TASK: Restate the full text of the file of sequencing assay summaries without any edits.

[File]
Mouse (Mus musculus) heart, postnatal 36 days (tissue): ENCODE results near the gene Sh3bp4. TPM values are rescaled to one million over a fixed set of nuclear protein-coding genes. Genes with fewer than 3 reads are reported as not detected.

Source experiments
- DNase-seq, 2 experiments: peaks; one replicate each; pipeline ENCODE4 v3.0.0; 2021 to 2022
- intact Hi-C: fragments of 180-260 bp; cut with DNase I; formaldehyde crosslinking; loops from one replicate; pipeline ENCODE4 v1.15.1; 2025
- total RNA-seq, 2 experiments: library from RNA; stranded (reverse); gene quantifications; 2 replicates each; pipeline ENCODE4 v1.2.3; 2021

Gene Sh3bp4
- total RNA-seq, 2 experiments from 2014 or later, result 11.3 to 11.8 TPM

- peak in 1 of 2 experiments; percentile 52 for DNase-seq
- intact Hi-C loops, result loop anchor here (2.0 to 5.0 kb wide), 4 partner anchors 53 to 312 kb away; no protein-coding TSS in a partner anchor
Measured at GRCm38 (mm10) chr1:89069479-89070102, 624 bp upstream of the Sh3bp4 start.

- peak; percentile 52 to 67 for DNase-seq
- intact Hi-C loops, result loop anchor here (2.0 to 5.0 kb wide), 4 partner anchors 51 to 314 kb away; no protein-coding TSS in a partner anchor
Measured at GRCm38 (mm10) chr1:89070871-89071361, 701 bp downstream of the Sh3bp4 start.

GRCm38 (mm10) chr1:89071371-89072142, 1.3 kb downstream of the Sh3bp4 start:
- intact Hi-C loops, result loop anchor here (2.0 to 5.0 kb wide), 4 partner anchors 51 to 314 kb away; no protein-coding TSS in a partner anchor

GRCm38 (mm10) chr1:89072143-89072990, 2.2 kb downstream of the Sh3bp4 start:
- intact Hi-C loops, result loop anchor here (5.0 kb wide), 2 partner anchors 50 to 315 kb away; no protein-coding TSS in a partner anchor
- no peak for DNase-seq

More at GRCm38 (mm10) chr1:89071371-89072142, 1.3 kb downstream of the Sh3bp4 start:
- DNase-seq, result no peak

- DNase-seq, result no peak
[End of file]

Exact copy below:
Mouse (Mus musculus) heart, postnatal 36 days (tissue): ENCODE results near the gene Sh3bp4. TPM values are rescaled to one million over a fixed set of nuclear protein-coding genes. Genes with fewer than 3 reads are reported as not detected.

Source experiments
- DNase-seq, 2 experiments: peaks; one replicate each; pipeline ENCODE4 v3.0.0; 2021 to 2022
- intact Hi-C: fragments of 180-260 bp; cut with DNase I; formaldehyde crosslinking; loops from one replicate; pipeline ENCODE4 v1.15.1; 2025
- total RNA-seq, 2 experiments: library from RNA; stranded (reverse); gene quantifications; 2 replicates each; pipeline ENCODE4 v1.2.3; 2021

Gene Sh3bp4
- total RNA-seq, 2 experiments from 2014 or later, result 11.3 to 11.8 TPM

- peak in 1 of 2 experiments; percentile 52 for DNase-seq
- intact Hi-C loops, result loop anchor here (2.0 to 5.0 kb wide), 4 partner anchors 53 to 312 kb away; no protein-coding TSS in a partner anchor
Measured at GRCm38 (mm10) chr1:89069479-89070102, 624 bp upstream of the Sh3bp4 start.

- peak; percentile 52 to 67 for DNase-seq
- intact Hi-C loops, result loop anchor here (2.0 to 5.0 kb wide), 4 partner anchors 51 to 314 kb away; no protein-coding TSS in a partner anchor
Measured at GRCm38 (mm10) chr1:89070871-89071361, 701 bp downstream of the Sh3bp4 start.

GRCm38 (mm10) chr1:89071371-89072142, 1.3 kb downstream of the Sh3bp4 start:
- intact Hi-C loops, result loop anchor here (2.0 to 5.0 kb wide), 4 partner anchors 51 to 314 kb away; no protein-coding TSS in a partner anchor

GRCm38 (mm10) chr1:89072143-89072990, 2.2 kb downstream of the Sh3bp4 start:
- intact Hi-C loops, result loop anchor here (5.0 kb wide), 2 partner anchors 50 to 315 kb away; no protein-coding TSS in a partner anchor
- no peak for DNase-seq

More at GRCm38 (mm10) chr1:89071371-89072142, 1.3 kb downstream of the Sh3bp4 start:
- DNase-seq, result no peak

- DNase-seq, result no peak